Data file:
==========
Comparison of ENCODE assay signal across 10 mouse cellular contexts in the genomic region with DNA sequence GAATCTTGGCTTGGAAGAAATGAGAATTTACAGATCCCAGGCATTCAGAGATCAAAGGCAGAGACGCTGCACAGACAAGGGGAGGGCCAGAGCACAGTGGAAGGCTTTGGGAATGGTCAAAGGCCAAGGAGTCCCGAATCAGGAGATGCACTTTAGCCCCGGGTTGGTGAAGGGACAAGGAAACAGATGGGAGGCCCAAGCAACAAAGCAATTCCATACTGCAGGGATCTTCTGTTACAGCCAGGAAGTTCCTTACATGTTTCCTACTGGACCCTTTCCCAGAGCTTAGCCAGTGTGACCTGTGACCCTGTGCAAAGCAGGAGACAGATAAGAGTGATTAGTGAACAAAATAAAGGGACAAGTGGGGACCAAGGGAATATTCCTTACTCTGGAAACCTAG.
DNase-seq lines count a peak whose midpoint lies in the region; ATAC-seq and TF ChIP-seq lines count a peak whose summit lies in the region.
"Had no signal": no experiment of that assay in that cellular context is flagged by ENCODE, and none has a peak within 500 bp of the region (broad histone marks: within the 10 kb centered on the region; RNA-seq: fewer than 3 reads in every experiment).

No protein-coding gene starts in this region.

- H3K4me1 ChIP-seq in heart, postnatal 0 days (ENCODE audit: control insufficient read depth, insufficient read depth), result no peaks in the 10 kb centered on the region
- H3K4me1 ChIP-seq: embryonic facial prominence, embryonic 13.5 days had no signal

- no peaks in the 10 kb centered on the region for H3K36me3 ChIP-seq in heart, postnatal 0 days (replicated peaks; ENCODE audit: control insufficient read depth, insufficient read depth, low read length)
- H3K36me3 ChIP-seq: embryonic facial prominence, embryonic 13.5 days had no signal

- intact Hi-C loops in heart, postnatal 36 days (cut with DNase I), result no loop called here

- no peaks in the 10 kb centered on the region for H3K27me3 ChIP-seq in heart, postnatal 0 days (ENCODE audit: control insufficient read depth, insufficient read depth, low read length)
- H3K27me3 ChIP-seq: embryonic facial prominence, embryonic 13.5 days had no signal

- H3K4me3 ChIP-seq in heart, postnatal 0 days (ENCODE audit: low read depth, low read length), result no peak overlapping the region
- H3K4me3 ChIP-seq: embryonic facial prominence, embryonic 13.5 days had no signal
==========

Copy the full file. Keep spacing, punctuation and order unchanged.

Comparison of ENCODE assay signal across 10 mouse cellular contexts in the genomic region with DNA sequence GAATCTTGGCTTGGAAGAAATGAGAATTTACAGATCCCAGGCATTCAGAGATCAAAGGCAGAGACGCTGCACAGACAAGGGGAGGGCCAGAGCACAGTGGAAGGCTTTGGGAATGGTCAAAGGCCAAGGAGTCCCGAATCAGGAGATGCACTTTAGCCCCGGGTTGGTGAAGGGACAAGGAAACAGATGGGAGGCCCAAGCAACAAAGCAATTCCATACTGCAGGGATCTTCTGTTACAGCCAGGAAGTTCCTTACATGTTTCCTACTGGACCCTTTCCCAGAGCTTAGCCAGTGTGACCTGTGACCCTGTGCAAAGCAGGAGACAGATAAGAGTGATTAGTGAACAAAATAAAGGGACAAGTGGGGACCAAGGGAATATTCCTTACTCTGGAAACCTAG.
DNase-seq lines count a peak whose midpoint lies in the region; ATAC-seq and TF ChIP-seq lines count a peak whose summit lies in the region.
"Had no signal": no experiment of that assay in that cellular context is flagged by ENCODE, and none has a peak within 500 bp of the region (broad histone marks: within the 10 kb centered on the region; RNA-seq: fewer than 3 reads in every experiment).

No protein-coding gene starts in this region.

- H3K4me1 ChIP-seq in heart, postnatal 0 days (ENCODE audit: control insufficient read depth, insufficient read depth), result no peaks in the 10 kb centered on the region
- H3K4me1 ChIP-seq: embryonic facial prominence, embryonic 13.5 days had no signal

- no peaks in the 10 kb centered on the region for H3K36me3 ChIP-seq in heart, postnatal 0 days (replicated peaks; ENCODE audit: control insufficient read depth, insufficient read depth, low read length)
- H3K36me3 ChIP-seq: embryonic facial prominence, embryonic 13.5 days had no signal

- intact Hi-C loops in heart, postnatal 36 days (cut with DNase I), result no loop called here

- no peaks in the 10 kb centered on the region for H3K27me3 ChIP-seq in heart, postnatal 0 days (ENCODE audit: control insufficient read depth, insufficient read depth, low read length)
- H3K27me3 ChIP-seq: embryonic facial prominence, embryonic 13.5 days had no signal

- H3K4me3 ChIP-seq in heart, postnatal 0 days (ENCODE audit: low read depth, low read length), result no peak overlapping the region
- H3K4me3 ChIP-seq: embryonic facial prominence, embryonic 13.5 days had no signal